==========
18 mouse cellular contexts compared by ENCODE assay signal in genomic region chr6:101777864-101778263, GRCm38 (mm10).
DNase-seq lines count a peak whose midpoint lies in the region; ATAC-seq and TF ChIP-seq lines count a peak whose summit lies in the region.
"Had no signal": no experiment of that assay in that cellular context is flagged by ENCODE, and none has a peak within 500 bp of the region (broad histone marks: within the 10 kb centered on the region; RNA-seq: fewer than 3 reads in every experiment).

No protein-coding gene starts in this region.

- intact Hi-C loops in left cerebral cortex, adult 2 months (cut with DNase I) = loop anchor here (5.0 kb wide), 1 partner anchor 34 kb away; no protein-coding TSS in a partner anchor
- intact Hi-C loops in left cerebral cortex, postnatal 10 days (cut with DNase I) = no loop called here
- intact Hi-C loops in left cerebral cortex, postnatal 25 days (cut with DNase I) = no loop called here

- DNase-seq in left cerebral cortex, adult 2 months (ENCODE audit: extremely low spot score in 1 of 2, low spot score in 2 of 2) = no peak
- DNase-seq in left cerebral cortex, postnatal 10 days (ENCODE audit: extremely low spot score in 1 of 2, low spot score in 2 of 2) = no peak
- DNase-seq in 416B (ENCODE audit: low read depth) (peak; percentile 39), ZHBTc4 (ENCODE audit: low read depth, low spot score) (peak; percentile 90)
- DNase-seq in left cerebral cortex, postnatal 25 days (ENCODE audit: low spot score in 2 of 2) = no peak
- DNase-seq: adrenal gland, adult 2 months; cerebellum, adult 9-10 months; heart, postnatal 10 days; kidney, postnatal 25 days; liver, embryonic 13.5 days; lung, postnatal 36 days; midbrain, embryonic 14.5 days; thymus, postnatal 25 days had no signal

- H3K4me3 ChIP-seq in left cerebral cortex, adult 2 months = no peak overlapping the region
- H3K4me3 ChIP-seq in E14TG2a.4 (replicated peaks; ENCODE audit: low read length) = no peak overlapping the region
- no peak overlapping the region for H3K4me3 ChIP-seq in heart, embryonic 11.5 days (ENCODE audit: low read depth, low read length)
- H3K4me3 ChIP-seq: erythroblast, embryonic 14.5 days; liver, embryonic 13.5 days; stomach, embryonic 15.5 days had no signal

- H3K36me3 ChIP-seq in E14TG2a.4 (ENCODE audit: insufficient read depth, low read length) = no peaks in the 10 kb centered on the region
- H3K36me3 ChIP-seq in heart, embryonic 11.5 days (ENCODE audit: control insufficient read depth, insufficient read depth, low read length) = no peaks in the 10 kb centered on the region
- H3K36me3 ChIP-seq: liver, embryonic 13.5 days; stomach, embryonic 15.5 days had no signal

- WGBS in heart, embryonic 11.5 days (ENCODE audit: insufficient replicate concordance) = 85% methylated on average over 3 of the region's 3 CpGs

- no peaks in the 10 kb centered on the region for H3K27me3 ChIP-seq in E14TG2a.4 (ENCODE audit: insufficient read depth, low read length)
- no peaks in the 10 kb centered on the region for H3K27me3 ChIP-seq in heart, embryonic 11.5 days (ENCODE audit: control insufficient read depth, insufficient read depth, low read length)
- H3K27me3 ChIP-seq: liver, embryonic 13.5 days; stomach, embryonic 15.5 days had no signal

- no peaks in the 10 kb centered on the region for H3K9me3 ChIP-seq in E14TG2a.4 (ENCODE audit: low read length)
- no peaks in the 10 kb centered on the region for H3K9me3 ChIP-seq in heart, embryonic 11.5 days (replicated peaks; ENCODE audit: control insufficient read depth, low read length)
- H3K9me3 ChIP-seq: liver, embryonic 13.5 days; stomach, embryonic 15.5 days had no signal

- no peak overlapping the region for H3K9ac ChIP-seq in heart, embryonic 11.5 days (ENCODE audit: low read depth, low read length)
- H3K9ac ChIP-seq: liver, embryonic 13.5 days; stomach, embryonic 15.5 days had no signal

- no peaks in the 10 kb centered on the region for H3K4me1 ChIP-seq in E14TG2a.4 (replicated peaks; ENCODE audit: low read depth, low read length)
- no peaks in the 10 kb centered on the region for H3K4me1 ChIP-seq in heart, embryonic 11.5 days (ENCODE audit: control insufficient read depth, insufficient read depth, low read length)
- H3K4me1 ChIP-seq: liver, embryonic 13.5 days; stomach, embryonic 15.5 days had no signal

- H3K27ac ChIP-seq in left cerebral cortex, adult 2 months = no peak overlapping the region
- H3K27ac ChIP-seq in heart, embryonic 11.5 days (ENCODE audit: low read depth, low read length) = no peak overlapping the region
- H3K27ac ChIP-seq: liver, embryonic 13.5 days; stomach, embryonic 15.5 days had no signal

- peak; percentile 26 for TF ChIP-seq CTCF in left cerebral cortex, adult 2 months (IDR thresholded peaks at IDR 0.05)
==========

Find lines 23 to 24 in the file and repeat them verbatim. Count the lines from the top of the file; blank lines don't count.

- H3K27me3 ChIP-seq: liver, embryonic 13.5 days; stomach, embryonic 15.5 days had no signal

- no peaks in the 10 kb centered on the region for H3K9me3 ChIP-seq in E14TG2a.4 (ENCODE audit: low read length)